Monday, March 28, 2016
Seminar 5 Position Statement: Prof Pete Gill
Much of the debate provoked since 2013 by the publication of a trove of NSA/GCHQ documents in major media outlets has taken place within the traditional civil libertarian frame of suspicion and critique of states’ (formally democratic and otherwise) surveillance of citizens and others. The ‘others’ abused by what is variously described (by critics) as ‘mass surveillance’ or (by officials) as ‘bulk collection’ include not just foreigners but also the communication service providers (CSPs) who have been variously hacked, bullied or bribed by governments in their search for data. Major proposals for reform are under consideration in many countries and, unsurprisingly, are centred on the perceived need for laws that not only acknowledge the breadth of contemporary intelligence activities but also are ‘fit for purpose’ in the age of the Internet and social media networks.
Current laws have certainly been exposed as inadequate; in the UK, for example, the Regulation of Investigatory Powers Act 2000 has been criticised as outdated, irrelevant and opaque. As anyone who has tried to understand it will testify, it is certainly the last of these but, significantly, prior to June 2013, there was no clamour from government or the agencies that it was either of the first two. It had rather successfully ‘future-proofed’ the interception of communications (and other covert techniques) against technological innovation by describing powers very generally and ‘judge-proofed’ it by building in authorisation and oversight processes that met ECHR requirements. The Investigatory Powers Tribunal had upheld no complaints against the agencies until recent cases brought on the basis of information released as part of Snowden’s archive exposed faults in GCHQ’s internal practices.
Thinking about reform, we must note that ‘intelligence’ has, to put it mildly, an ambiguous relationship with law. ‘Legalisation’ of intelligence is relatively recent (only in Germany and Netherlands does it go back more than forty years…) and intelligence for security purposes is a central (realist rather than cosmopolitan) tool in the conduct of international relations. There are greater (ECHR article 8-inspired) legal restrictions on the use of intelligence domestically. But agencies such as MI5, MI6 and GCHQ are not the only intelligence actors. First, there are a range of other state agencies – police, border, financial – who develop intelligence. Second there are a range of corporate actors including specific security companies working on contract to governments or other corporations, companies involved in foreign operations where security is a major issue and companies providing the hardware and software products without which neither states not companies can operate. This gives rise to a crucial interdependence or symbiosis between public and private (described by Anna Leander and Didier Bigo as ‘hybridity’). These companies are not ‘victims’ of the state; they have essentially the same business model: the exploitation of people’s personal information in order to pursue organisational objectives.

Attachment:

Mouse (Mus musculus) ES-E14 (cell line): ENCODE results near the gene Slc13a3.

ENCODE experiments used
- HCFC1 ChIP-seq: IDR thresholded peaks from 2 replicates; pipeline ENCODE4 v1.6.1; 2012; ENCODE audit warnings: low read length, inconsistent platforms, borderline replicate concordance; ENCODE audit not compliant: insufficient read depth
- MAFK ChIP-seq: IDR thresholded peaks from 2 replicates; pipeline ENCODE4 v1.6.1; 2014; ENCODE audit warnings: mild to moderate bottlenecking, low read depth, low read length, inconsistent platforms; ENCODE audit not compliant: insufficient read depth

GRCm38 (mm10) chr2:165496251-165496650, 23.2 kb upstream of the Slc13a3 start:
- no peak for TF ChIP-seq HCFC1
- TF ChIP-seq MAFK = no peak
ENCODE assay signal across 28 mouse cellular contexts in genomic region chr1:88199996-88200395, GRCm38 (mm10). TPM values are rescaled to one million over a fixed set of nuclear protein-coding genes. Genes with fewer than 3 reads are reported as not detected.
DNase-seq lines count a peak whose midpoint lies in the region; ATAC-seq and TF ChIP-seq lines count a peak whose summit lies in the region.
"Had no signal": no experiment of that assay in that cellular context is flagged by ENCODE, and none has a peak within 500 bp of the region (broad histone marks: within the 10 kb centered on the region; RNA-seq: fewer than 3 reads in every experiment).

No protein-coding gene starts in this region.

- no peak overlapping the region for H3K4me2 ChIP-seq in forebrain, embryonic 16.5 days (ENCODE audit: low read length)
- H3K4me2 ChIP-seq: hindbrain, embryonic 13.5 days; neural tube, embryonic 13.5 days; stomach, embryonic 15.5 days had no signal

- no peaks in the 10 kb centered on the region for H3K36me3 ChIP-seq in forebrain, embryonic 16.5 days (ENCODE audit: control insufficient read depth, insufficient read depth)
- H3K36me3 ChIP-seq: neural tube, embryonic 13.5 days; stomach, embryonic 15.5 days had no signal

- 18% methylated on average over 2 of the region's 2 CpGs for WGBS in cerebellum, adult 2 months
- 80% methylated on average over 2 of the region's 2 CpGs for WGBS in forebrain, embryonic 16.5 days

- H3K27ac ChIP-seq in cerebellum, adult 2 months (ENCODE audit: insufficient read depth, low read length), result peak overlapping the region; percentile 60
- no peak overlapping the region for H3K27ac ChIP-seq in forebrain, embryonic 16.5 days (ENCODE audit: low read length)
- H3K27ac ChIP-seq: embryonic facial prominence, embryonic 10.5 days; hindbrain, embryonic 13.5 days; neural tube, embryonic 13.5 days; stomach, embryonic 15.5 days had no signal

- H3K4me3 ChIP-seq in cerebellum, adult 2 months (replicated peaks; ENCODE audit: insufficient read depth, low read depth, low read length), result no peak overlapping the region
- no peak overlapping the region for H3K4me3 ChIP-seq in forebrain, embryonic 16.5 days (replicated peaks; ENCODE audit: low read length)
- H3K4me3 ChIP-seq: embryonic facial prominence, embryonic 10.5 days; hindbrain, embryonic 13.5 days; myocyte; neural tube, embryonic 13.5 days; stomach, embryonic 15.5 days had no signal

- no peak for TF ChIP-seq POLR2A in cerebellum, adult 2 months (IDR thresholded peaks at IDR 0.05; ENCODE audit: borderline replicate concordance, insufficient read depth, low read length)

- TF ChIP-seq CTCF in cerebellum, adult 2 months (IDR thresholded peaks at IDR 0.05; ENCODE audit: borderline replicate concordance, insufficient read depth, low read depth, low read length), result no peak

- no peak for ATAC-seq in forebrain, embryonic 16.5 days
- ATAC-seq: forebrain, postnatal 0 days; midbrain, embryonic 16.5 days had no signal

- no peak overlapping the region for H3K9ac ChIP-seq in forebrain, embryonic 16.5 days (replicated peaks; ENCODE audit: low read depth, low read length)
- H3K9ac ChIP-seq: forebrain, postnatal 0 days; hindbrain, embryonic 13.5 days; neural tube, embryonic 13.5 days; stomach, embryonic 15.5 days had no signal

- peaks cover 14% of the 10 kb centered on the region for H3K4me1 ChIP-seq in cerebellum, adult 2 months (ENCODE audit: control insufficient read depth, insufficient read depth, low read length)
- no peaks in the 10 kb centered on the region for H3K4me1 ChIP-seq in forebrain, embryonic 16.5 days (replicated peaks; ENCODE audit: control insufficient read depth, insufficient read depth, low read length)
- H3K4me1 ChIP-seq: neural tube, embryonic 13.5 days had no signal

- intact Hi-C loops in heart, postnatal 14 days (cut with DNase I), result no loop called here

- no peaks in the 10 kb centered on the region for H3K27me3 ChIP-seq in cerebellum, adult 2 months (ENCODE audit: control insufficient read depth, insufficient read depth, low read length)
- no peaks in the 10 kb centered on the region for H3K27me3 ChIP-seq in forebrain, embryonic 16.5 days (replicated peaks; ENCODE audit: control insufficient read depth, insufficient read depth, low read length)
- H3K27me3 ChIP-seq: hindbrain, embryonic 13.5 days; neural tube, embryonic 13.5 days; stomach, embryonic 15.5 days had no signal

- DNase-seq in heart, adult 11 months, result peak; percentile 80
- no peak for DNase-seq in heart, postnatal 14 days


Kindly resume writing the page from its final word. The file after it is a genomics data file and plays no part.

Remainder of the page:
Also relevant is the changed perception of risk since 9/11: compared with the Cold War, governments perceive current security risks as much more complex and uncertain and therefore demand as much ‘intelligence’ as possible from the agencies. More or less contemporaneously with this shift has been the digital revolution which, for the first time ever, seems to make it feasible to supply this by ‘collecting everything’. International intelligence collaboration has always existed, especially between allies during war, but has been much increased this century as a result of pressure from the US and the UN to respond to this heightened threat-perception. The most controversial example of collaboration after 9/11 was the use of ‘extraordinary rendition’ (aka kidnapping and torture) at the behest of the US and which involved the active cooperation and/or collusion of many other states including the UK. International intelligence cooperation is essential for security but has a great potential for the abuse of human rights. It cannot be dis-invented; therefore the issue is how it might be better controlled and overseen.
There are two main sources of ideas and experience: national oversight procedures established over the last 30-40 years, mainly in the Americas and Europe but also in parts of Africa and Asia and the legal and political processes by which rendition was exposed. Key to effective national oversight is that those responsible (whether inside or outside the Assembly) have a legal mandate to examine all aspects of intelligence, including international cooperation, have adequate resources in terms of staff expertise and full access to agency people and files, and, crucially, have the political will to deploy them. The main lesson to be drawn from the exposure of rendition is that formal parliamentary, extra-parliamentary or judicial oversight will always require supplementation from civil society organisations and media.
The more specific challenges to the oversight of international intelligence cooperation and some thoughts on how they might be met will be discussed at the seminar.
15 March 2016